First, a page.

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On The Table Read, “the best book magazine in the UK“, author Maggie Ballinger talks about her new alternative reality book, James The Third, and being inspired by the monarchy.

JJ Barnes editor of The Table Read online creativity, arts and entertainment magazine

Written by JJ Barnes

www.jjbarnes.co.uk

I interviewed Maggie Ballinger about her life and career, what inspired her to write her new book about a monarchy alternative reality, James The Third, and her creative writing process.

Tell me a bit about who you are.

Maggie Ballinger, author, on The Table Read
Maggie Ballinger

I’m a 71-year-old Mum of two daughters and Granny of four (aged 4-12). I was born in Crewe (up the Alex!), brought up in South London and now lives in Sheffield.

Find more here.

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When did you first WANT to write a book?

In 1980. Before then, had concentrated on short stories.

When did you take a step to start writing?

1980, with the purchase of a typewriter.

How long did it take you to complete your first book from the first idea to release?

My first novel (not released) was started in 1980. It (along with several others) was stored in shed and eaten by mice. They were all complete rubbish. In 1990, I began writing a novel which was based on a great premise – and it remains a ‘work in progress’ more than 30 years later.

How long did it take you to complete your latest book from the first idea to release?

‘James the Third’ took five months.

the best creativity magazine in the UK, the best book magazine in the UK, the best arts magazine in the UK, the best entertainment magazine in the UK, the best celebrity magazine in the UK, book marketing UK, book promotion UK, music marketing UK, music promotion UK, film marketing UK, film promotion UK, arts and entertainment magazine, online magazine uk, creativity magazine

Focusing on your latest release. What made you want to write James The Third?

My husband happened to ask (as you do), ‘What is the difference between an heir presumptive and an heir apparent?’ I explained that The Queen was never heir apparent because her parents might have produced a son, who would have leap-frogged her in the line of succession. This led to a blinding ‘what if?’

What were your biggest challenges with writing James The Third?

The need for speed, because the premise was such a good one for Jubilee Year. During lockdown, it was possible to spend 10 hours a day, every day, putting fingers to keyboard and undertaking a massive amount of research. I couldn’t have done this without decades of writing experience.

Who or what inspired you when creating your Protagonist?

Prince/King James needed to be unconventional and a bit of a rebel. There was no point having a central figure who conformed.

Because he managed to mingle amongst his subjects unrecognised, his physical appearance had to be fairly nondescript, and he required the intelligence and resourcefulness to carry off his numerous personae.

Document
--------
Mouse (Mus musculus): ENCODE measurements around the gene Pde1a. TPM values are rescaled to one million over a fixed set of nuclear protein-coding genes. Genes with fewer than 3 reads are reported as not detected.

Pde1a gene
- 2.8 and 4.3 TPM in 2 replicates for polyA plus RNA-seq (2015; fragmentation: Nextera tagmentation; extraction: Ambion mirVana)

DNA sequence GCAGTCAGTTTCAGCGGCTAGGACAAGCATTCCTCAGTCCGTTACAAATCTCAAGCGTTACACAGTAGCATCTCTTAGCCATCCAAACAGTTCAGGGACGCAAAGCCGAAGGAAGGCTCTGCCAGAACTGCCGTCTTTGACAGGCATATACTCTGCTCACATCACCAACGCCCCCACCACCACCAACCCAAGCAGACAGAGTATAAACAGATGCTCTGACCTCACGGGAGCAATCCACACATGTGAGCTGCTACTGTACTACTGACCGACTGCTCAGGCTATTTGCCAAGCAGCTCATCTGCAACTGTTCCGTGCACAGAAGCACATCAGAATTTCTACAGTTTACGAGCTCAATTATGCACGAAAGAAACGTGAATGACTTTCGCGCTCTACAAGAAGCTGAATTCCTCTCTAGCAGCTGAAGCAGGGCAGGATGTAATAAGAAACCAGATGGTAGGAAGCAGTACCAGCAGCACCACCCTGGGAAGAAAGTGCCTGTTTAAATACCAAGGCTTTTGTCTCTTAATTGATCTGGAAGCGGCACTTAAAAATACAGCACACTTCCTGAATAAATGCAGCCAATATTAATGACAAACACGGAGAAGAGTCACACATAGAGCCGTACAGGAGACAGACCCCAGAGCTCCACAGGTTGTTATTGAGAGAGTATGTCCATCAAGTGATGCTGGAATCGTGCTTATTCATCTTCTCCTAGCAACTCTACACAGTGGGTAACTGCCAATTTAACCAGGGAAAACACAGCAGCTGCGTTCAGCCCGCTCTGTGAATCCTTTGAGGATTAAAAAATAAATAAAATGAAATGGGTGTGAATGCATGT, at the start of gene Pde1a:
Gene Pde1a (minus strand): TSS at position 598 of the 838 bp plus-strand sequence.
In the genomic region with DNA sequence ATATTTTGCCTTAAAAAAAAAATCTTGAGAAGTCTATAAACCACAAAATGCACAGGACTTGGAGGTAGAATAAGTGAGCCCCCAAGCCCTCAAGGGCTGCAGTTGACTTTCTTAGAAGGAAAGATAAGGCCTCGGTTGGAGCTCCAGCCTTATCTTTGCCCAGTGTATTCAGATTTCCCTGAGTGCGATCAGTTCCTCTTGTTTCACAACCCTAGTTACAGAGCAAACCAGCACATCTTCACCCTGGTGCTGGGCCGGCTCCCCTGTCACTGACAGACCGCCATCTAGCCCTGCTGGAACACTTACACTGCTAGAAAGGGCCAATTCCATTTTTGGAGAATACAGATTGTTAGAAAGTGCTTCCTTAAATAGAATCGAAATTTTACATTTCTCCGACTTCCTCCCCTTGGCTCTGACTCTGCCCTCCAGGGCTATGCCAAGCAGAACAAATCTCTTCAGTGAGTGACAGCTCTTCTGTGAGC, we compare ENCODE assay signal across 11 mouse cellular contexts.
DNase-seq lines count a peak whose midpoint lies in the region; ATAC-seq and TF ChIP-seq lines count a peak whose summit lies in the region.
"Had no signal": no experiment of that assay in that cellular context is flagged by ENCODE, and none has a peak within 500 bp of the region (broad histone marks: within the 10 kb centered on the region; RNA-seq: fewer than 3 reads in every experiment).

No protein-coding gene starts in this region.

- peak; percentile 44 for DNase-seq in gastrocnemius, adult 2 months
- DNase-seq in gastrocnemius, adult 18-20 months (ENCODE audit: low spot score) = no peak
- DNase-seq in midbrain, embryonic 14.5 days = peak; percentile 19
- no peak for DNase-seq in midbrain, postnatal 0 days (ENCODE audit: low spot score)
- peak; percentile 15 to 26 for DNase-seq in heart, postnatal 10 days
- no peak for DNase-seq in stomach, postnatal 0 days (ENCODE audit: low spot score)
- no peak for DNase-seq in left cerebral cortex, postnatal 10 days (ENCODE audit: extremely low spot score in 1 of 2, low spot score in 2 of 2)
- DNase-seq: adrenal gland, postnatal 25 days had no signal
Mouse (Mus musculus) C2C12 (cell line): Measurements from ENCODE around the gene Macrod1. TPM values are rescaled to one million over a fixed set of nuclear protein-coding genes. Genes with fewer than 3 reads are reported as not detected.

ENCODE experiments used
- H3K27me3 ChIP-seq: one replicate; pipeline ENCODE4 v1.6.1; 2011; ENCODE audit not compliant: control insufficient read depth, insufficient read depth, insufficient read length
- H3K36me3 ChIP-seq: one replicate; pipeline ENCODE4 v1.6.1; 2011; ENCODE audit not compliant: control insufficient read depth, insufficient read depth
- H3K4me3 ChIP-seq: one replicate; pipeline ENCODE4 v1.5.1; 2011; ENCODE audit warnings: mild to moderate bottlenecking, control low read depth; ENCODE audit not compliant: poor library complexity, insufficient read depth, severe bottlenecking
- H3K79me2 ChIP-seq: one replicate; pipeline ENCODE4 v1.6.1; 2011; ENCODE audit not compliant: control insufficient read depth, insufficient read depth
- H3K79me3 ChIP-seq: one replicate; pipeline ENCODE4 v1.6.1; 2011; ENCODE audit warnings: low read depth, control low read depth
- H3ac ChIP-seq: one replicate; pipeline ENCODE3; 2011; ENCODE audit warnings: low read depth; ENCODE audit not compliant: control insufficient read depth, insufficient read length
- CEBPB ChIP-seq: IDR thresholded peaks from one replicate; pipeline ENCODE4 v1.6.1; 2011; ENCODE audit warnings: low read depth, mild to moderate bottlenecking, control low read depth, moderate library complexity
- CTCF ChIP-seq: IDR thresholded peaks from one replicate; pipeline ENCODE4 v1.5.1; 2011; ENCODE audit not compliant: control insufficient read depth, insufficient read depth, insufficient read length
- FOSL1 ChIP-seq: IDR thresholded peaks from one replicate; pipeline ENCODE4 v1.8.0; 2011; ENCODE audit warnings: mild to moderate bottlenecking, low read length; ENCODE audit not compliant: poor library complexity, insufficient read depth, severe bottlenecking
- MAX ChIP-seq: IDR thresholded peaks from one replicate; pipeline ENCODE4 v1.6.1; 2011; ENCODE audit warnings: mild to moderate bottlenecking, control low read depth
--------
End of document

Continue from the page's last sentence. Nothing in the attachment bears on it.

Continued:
Who or what inspired you when creating your Antagonist?

There is no real ‘baddie’ in the book although one character is pursuing a scoop story that could eventually bring down the monarchy. The other ‘antagonist’ is ‘the system’: as king, James was constantly frustrated by the constraints of a constitutional monarchy.

What is the inciting incident of James The Third?

James the Third by Maggie Ballinger on The Table Read
James The Third

I’m not quite sure how to answer this! Did you mean ‘exciting’? There are some dramatic incidents throughout, plus a number of ‘good fun’ events. The denouement is shocking. One reviewer told me that the final 16 pages turned an entertaining book into a masterpiece!

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What is the main conflict of James The Third?

Personal desire versus expectations. It probably reflects how The Queen sometimes feels.

Did you plot James The Third in advance, or fly by the seat of your pants and write freely?

I knew how it started and also how it had to end – I couldn’t completely rewrite history. I drafted both before doing the middle, which wasn’t straightforward. Getting from A to B involved a few plot twists, some of which evolved along the way. It was then necessary to reposition certain scenes and adjust some of the content.

Did you get support with editing, and how much editing did James The Third need?

My husband worked alongside me throughout. He contributed ideas, played devil’s advocate and read, then reread, the evolving manuscript. He was especially good at spotting repeated words and any inconsistencies. Thereafter, the whole book was professionally edited.

What is the first piece of writing advice you would give to anyone inspired to write a story?

If you have a tale to tell, go for it and don’t be put off by self-doubt.

Can you give me a hint about any further books you’re planning to write?

Yes indeed! A sequel called Janet and John is currently being written. (It’s about 30% there.)

And, finally, are you proud of your accomplishment? Was it worth the effort?

Yes to both questions.

Pop all your book, website and social media links here so the readers can find you:

Blog     www.baabaapinksheep.co.uk

Published by Universe, James the Third (ISBN No: 191441456X) is available in paperback (£7.95) and Kindle format (£2.84) on Amazon at https://amzn.to/3vWm0lC and https://amzn.to/3vUh4h0

It is also available at Waterstones, WH Smith, Blackwell’s and other independent bookshops.

Instagram − @maggiewritesbooks

Twitter − @BBPSBook

Facebook   Maggie Ballinger

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